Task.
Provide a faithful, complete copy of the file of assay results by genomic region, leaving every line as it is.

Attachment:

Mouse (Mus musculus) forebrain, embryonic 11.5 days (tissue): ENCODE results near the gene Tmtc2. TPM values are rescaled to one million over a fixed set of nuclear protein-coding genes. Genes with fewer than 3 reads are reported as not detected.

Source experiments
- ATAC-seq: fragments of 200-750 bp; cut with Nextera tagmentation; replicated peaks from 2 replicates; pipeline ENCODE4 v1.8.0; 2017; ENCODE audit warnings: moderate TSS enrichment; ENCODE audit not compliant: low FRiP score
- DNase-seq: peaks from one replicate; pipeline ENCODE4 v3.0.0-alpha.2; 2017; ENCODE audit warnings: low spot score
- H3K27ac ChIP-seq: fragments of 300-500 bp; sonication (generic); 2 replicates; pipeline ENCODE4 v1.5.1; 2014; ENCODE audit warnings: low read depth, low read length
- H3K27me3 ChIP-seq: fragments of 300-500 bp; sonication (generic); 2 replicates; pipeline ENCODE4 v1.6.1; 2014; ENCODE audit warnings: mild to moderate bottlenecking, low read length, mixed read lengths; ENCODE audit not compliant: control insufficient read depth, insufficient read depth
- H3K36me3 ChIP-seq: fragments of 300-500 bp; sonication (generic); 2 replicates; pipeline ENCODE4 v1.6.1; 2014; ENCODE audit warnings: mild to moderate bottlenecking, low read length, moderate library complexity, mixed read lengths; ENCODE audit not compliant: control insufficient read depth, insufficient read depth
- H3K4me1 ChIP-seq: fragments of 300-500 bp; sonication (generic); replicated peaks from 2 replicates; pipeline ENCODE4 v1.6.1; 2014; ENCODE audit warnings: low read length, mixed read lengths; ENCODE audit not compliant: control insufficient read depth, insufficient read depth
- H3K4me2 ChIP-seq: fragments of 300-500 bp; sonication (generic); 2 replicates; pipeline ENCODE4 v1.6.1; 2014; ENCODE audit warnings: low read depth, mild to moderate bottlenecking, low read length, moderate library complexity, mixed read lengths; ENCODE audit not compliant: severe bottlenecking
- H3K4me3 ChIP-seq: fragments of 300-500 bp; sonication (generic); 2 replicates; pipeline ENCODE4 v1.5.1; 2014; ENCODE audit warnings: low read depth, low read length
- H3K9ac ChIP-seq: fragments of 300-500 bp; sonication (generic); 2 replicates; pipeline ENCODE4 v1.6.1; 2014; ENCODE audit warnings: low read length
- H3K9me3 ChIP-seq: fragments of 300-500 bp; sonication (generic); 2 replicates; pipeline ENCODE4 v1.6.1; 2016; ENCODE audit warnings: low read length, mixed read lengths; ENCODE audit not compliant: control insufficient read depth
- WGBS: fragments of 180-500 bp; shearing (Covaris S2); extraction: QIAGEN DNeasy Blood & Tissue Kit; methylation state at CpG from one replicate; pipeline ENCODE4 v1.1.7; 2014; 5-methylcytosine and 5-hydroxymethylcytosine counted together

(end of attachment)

Mouse (Mus musculus) forebrain, embryonic 11.5 days (tissue): ENCODE results near the gene Tmtc2. TPM values are rescaled to one million over a fixed set of nuclear protein-coding genes. Genes with fewer than 3 reads are reported as not detected.

Source experiments
- ATAC-seq: fragments of 200-750 bp; cut with Nextera tagmentation; replicated peaks from 2 replicates; pipeline ENCODE4 v1.8.0; 2017; ENCODE audit warnings: moderate TSS enrichment; ENCODE audit not compliant: low FRiP score
- DNase-seq: peaks from one replicate; pipeline ENCODE4 v3.0.0-alpha.2; 2017; ENCODE audit warnings: low spot score
- H3K27ac ChIP-seq: fragments of 300-500 bp; sonication (generic); 2 replicates; pipeline ENCODE4 v1.5.1; 2014; ENCODE audit warnings: low read depth, low read length
- H3K27me3 ChIP-seq: fragments of 300-500 bp; sonication (generic); 2 replicates; pipeline ENCODE4 v1.6.1; 2014; ENCODE audit warnings: mild to moderate bottlenecking, low read length, mixed read lengths; ENCODE audit not compliant: control insufficient read depth, insufficient read depth
- H3K36me3 ChIP-seq: fragments of 300-500 bp; sonication (generic); 2 replicates; pipeline ENCODE4 v1.6.1; 2014; ENCODE audit warnings: mild to moderate bottlenecking, low read length, moderate library complexity, mixed read lengths; ENCODE audit not compliant: control insufficient read depth, insufficient read depth
- H3K4me1 ChIP-seq: fragments of 300-500 bp; sonication (generic); replicated peaks from 2 replicates; pipeline ENCODE4 v1.6.1; 2014; ENCODE audit warnings: low read length, mixed read lengths; ENCODE audit not compliant: control insufficient read depth, insufficient read depth
- H3K4me2 ChIP-seq: fragments of 300-500 bp; sonication (generic); 2 replicates; pipeline ENCODE4 v1.6.1; 2014; ENCODE audit warnings: low read depth, mild to moderate bottlenecking, low read length, moderate library complexity, mixed read lengths; ENCODE audit not compliant: severe bottlenecking
- H3K4me3 ChIP-seq: fragments of 300-500 bp; sonication (generic); 2 replicates; pipeline ENCODE4 v1.5.1; 2014; ENCODE audit warnings: low read depth, low read length
- H3K9ac ChIP-seq: fragments of 300-500 bp; sonication (generic); 2 replicates; pipeline ENCODE4 v1.6.1; 2014; ENCODE audit warnings: low read length
- H3K9me3 ChIP-seq: fragments of 300-500 bp; sonication (generic); 2 replicates; pipeline ENCODE4 v1.6.1; 2016; ENCODE audit warnings: low read length, mixed read lengths; ENCODE audit not compliant: control insufficient read depth
- WGBS: fragments of 180-500 bp; shearing (Covaris S2); extraction: QIAGEN DNeasy Blood & Tissue Kit; methylation state at CpG from one replicate; pipeline ENCODE4 v1.1.7; 2014; 5-methylcytosine and 5-hydroxymethylcytosine counted together